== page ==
A Moscow court on Friday put opposition leader Alexei Navalny under house arrest, triggering concerns among opposition activists that the Kremlin is renewing a crackdown on dissent after the end of the Sochi Olympics.
Navalny, who has been under court-ordered travel restrictions for months, will be under house arrest at least until April 28 in connection with a fraud case opened in 2012 against him and his brother Oleg. The opposition has argued that the case, as well as several other cases against Navalny, are politically motivated.
The ruling came as the protest movement opposing President Vladimir Putin has subsided, with analysts arguing that any repressive measures taken by the Kremlin will not trigger widespread discontent.
Navalny will not be allowed to use any means of communication with the outside world, including mail and the Internet, according to Friday's ruling by a Basmanny District Court judge. Investigators argued that this would prevent the politician from disrupting the investigation.
But Navalny said a different motivation stood behind the measure.
"The only purpose of this decision is to prevent my political activities and anti-corruption investigations," Navalny said.
He said another purpose of investigators' actions was to thwart the participation of his supporters in the next Moscow City Duma election, scheduled for September.
After hearing the court's ruling, Navalny was defiant, saying that he "would continue to fight with [Putin's] occupation government."
Under the terms of the house arrest, Navalny will also be prohibited from speaking to anyone other than his relatives. The opposition leader argued that he needed to communicate with employees of his Anti-Corruption Fund to perform his work, but investigators disagreed, saying that some employees of the fund were witnesses in criminal cases against Navalny.
Investigators said they did not object, however, to his mother-in-law coming to his apartment, to which Navalny quipped: "This will be my mother-in-law's triumph if she is the only one able to enter my apartment." He said he would not even be able to speak to plumbers, neighbors or his children's nanny.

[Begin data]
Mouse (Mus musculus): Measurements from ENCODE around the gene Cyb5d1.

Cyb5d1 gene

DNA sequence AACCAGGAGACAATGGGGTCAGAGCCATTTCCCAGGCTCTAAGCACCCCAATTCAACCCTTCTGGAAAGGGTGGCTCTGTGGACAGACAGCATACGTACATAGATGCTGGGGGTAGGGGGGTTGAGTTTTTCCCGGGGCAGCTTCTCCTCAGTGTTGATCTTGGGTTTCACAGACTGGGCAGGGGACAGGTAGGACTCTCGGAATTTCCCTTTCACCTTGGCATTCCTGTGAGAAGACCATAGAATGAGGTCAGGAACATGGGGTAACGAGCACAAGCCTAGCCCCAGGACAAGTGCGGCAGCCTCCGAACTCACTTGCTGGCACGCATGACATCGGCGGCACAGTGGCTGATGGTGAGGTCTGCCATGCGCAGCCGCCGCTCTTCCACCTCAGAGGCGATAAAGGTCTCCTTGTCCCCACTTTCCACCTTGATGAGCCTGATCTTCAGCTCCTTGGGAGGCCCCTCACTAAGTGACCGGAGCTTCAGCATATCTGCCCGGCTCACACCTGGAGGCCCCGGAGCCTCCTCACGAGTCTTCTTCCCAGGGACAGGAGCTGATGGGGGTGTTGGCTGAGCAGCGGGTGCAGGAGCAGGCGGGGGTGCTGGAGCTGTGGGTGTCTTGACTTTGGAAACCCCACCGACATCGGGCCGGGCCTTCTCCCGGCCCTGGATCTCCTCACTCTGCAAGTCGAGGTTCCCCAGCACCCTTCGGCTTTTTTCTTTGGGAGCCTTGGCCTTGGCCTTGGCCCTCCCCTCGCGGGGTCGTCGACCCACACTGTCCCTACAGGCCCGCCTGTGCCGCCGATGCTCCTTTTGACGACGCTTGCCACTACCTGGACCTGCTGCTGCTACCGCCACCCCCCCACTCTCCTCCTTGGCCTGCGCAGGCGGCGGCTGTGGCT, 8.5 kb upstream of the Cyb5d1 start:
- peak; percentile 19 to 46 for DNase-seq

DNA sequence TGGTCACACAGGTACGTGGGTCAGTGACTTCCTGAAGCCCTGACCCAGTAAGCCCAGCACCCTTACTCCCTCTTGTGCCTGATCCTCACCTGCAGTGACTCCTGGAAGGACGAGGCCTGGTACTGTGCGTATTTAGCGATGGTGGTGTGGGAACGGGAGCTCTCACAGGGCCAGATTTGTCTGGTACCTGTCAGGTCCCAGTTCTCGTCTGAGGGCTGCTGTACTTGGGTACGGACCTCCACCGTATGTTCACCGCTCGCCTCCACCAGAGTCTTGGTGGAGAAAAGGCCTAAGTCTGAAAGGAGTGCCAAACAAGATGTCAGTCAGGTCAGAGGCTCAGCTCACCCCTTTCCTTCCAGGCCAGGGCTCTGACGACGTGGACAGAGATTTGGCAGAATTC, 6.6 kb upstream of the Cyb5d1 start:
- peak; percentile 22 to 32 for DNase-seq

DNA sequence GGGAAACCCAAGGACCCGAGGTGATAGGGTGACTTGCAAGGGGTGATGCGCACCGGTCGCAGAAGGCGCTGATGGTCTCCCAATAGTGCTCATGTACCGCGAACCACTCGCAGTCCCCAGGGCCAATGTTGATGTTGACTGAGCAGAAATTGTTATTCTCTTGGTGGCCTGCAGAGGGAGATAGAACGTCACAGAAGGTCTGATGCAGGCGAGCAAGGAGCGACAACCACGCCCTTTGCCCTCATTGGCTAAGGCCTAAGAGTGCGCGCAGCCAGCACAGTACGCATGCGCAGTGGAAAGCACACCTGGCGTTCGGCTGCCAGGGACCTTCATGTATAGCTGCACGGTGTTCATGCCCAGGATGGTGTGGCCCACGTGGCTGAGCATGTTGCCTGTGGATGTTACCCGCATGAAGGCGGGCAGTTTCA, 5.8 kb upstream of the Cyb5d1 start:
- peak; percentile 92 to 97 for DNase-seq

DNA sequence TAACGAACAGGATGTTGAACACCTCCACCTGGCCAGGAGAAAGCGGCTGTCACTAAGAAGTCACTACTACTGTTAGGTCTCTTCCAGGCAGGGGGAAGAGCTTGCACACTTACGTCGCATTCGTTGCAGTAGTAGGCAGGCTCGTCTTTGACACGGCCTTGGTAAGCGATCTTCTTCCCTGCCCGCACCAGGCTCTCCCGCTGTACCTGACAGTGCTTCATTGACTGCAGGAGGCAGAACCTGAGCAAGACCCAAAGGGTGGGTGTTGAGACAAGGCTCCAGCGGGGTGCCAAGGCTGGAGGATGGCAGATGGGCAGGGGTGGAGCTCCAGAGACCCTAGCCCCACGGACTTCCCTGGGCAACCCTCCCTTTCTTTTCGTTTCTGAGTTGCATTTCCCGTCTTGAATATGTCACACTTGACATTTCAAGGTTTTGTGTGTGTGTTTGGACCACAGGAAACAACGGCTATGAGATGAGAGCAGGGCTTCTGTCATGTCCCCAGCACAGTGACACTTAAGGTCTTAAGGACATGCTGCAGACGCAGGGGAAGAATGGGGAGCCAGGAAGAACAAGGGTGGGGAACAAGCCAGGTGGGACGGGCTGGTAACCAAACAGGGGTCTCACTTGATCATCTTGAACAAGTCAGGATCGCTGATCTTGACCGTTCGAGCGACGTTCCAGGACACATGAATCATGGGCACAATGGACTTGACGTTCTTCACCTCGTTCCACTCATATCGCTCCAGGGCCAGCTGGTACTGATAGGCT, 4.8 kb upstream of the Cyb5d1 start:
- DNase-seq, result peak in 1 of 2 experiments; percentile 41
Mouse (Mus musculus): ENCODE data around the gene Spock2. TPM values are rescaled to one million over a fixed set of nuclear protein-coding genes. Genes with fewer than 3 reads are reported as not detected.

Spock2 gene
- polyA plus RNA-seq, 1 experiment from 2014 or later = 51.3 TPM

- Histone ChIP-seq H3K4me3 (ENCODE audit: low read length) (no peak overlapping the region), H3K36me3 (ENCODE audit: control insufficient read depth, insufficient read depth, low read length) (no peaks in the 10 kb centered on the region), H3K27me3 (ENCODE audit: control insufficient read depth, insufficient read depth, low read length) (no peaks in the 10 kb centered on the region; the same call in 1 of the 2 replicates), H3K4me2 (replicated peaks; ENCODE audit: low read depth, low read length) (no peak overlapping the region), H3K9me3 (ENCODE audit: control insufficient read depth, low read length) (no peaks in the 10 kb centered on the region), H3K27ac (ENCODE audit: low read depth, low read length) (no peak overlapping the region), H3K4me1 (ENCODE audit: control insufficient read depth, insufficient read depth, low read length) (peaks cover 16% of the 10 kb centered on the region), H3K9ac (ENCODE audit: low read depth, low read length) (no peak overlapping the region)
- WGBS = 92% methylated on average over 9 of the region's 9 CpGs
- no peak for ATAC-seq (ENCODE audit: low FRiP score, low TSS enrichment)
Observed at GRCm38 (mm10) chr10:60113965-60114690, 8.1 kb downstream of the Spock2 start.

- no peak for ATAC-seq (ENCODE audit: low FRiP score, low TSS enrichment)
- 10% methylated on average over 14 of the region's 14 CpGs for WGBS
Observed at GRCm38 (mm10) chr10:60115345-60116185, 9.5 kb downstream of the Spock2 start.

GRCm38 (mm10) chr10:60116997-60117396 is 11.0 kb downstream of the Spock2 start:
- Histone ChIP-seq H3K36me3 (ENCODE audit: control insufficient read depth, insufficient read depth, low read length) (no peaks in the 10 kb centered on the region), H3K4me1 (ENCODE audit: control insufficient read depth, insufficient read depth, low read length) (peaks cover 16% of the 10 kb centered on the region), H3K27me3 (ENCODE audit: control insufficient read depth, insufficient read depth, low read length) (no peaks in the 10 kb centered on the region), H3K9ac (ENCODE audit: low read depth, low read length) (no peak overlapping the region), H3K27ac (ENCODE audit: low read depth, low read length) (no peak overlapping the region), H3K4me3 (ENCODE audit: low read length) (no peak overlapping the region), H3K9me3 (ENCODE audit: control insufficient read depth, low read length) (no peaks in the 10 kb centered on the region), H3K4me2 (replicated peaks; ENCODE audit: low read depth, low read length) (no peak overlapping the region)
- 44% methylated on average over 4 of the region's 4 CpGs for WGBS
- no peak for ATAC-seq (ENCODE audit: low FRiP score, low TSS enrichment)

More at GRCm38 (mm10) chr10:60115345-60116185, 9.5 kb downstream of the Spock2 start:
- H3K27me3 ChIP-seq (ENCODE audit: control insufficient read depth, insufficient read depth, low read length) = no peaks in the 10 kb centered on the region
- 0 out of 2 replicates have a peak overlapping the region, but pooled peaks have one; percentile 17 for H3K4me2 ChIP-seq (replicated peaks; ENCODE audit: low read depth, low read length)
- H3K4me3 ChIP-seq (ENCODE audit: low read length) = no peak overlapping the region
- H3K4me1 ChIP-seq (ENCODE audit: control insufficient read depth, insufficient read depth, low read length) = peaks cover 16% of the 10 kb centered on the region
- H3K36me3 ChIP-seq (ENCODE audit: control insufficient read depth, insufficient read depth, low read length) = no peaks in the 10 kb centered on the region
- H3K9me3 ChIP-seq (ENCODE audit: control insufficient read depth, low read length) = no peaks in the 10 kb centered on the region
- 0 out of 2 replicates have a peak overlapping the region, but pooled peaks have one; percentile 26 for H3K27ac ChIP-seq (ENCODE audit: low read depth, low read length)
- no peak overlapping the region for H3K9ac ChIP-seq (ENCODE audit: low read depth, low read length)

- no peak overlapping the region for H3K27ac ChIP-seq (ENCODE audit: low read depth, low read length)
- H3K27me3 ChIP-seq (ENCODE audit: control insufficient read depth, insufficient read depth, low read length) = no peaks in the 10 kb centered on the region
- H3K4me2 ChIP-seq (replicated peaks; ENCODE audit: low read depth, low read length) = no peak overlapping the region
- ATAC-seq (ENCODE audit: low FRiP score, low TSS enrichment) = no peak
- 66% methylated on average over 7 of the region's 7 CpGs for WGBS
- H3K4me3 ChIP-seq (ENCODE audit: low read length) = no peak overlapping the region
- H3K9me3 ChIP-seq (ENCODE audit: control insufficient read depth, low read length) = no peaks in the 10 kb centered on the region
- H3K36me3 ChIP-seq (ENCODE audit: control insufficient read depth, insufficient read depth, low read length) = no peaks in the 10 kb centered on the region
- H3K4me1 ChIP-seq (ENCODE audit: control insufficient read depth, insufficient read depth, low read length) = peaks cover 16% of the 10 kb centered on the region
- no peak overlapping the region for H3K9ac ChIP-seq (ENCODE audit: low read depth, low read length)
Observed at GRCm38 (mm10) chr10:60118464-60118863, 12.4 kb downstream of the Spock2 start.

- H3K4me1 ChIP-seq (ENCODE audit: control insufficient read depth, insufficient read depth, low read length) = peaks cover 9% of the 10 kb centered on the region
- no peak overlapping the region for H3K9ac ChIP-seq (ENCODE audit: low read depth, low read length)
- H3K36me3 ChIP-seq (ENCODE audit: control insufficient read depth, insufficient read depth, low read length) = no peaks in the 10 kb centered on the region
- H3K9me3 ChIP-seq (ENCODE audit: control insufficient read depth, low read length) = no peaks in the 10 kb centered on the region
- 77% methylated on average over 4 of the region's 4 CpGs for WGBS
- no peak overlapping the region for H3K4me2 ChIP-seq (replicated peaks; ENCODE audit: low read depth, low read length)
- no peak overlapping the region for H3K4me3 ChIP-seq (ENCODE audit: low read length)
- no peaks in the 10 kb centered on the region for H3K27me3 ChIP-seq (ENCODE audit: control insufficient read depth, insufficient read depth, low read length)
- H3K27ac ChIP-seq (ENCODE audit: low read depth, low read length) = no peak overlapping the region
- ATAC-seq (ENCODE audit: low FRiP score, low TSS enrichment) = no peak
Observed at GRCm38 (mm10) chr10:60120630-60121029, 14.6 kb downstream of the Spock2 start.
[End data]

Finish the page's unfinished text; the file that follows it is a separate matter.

One reason cited by investigators for putting Navalny under house arrest was his seven-day detention he began serving this week for allegedly disobeying a police officer at an unauthorized rally in support of political prisoners on Monday. The opposition leader said his arrest was illegal since he complied with the officer's demands, and requested that the court watch a video of his detention, but the request was denied.
The investigators also said that he had violated his travel restrictions by having gone outside Moscow. But Navalny said they had allowed him to travel to the Moscow region provided that he inform them about his movements, which he said he had. He said investigators had later changed their mind about his travel restrictions and called their accusations "absurd."
Navalny, known for his sense of humor even during judicial proceedings, joked that "the Federal Security Service's counterintelligence department had done a lot of work" to find out such "egregious violations" as his visit to his father in an intensive care unit in the Moscow region or his rental of an all-terrain vehicle for recreation.
But the judge rejected most complaints filed by the defense and refused to recuse himself after the defense argued that he could be biased in the case, noting that Navalny had once filed a complaint against him.
The court's decision is unlikely to trigger large-scale protests because house arrest, as opposed to imprisonment, is not seen by many people as a draconian measure, said Alexei Makarkin, a deputy head of the Center for Political Technologies think tank.
About a hundred people rallied on Saturday on Manezh Square to protest the ruling. Many of the protesters carried stickers with Navalny's name and Russian flags, and at least 27 people were detained.
The house arrest was imposed in connection with a case in which the Navalny brothers are accused of defrauding the Russian branch of French cosmetics firm Yves Rocher out of 26 million rubles ($720,000) and cargo delivery firm Glavnoyoe Podpisnoye Agenstvo out of 4 million rubles. In October, Navalny was also sentenced to a five-year suspended prison term on charges of stealing 16 million rubles from Kirovles, a state-owned timber company. He has been under travel restrictions due to that suspended sentence.
While the ruling to put Navalny under house arrest seemed to indicate a toughening stance by the authorities on his activities, it was also announced Friday that his Progress Party had been officially registered.
The opposition leader said on his LiveJournal blog that the party had finally been registered after two failed attempts. Navalny has previously accused the Kremlin of refusing to authorize his party's creation because of its independent stance.
The authorities are trying to remain flexible and playing a complicated "game" by restricting Navalny's movements but offsetting this by registering his party, Makarkin said.